Hostname: page-component-5d59c44645-lfgmx Total loading time: 0 Render date: 2024-02-29T15:00:49.266Z Has data issue: false hasContentIssue false

NATURAL HISTORY OF ASHKENAZI INTELLIGENCE

Published online by Cambridge University Press:  17 June 2005

GREGORY COCHRAN
Affiliation:
Department of Anthropology, University of Utah, Salt Lake City, USA
JASON HARDY
Affiliation:
Department of Anthropology, University of Utah, Salt Lake City, USA
HENRY HARPENDING
Affiliation:
Department of Anthropology, University of Utah, Salt Lake City, USA

Abstract

This paper elaborates the hypothesis that the unique demography and sociology of Ashkenazim in medieval Europe selected for intelligence. Ashkenazi literacy, economic specialization, and closure to inward gene flow led to a social environment in which there was high fitness payoff to intelligence, specifically verbal and mathematical intelligence but not spatial ability. As with any regime of strong directional selection on a quantitative trait, genetic variants that were otherwise fitness reducing rose in frequency. In particular we propose that the well-known clusters of Ashkenazi genetic diseases, the sphingolipid cluster and the DNA repair cluster in particular, increase intelligence in heterozygotes. Other Ashkenazi disorders are known to increase intelligence. Although these disorders have been attributed to a bottleneck in Ashkenazi history and consequent genetic drift, there is no evidence of any bottleneck. Gene frequencies at a large number of autosomal loci show that if there was a bottleneck then subsequent gene flow from Europeans must have been very large, obliterating the effects of any bottleneck. The clustering of the disorders in only a few pathways and the presence at elevated frequency of more than one deleterious allele at many of them could not have been produced by drift. Instead these are signatures of strong and recent natural selection.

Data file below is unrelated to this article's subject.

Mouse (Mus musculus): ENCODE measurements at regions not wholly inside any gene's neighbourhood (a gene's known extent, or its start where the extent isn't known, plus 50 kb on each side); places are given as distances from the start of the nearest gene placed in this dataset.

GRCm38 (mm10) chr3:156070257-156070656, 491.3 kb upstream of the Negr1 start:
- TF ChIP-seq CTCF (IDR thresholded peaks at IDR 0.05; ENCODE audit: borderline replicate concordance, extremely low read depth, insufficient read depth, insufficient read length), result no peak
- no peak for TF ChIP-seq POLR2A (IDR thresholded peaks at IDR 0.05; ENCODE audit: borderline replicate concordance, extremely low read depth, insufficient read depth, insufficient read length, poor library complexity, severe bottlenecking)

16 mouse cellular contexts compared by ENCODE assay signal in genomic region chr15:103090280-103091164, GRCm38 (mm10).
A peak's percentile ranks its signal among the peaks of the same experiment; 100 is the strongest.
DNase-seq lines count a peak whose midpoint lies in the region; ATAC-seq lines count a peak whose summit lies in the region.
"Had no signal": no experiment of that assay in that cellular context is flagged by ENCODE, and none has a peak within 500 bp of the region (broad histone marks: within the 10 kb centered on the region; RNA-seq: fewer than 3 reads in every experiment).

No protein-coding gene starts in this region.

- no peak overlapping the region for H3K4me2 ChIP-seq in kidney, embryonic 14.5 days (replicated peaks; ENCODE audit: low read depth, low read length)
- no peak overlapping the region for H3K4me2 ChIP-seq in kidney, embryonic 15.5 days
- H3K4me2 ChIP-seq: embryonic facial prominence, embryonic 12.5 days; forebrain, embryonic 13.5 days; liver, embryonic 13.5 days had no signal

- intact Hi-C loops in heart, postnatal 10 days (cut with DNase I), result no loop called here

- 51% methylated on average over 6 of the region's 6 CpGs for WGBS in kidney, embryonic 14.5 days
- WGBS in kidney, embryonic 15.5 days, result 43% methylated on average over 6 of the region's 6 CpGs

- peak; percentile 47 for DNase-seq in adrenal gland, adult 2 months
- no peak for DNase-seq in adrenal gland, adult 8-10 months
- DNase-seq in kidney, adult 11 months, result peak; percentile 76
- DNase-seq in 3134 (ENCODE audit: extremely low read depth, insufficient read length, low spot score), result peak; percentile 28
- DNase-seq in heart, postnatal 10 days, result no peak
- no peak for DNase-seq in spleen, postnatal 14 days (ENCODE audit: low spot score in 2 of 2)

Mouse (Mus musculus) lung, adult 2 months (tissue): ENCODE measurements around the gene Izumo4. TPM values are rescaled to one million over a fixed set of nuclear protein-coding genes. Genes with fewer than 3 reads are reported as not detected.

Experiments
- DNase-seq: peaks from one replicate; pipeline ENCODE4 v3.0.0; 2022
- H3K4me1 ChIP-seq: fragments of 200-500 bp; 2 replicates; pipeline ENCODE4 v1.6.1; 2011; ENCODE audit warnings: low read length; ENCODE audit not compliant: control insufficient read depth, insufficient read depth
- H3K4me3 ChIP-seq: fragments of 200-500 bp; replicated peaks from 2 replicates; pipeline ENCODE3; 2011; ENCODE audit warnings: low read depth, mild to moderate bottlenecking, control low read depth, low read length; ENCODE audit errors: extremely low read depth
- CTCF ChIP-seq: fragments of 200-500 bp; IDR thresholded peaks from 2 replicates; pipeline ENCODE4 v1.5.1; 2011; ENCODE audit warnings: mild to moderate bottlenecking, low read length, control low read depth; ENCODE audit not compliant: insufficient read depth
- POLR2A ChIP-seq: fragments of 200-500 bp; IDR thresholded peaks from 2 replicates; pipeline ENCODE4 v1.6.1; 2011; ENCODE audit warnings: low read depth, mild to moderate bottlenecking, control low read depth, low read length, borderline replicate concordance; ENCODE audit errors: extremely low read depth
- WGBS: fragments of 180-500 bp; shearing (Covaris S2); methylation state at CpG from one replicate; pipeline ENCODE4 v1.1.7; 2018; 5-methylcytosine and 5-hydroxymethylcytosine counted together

Type
Regular Articles
Copyright
2005 Cambridge University Press

Access options

Get access to the full version of this content by using one of the access options below. (Log in options will check for institutional or personal access. Content may require purchase if you do not have access.)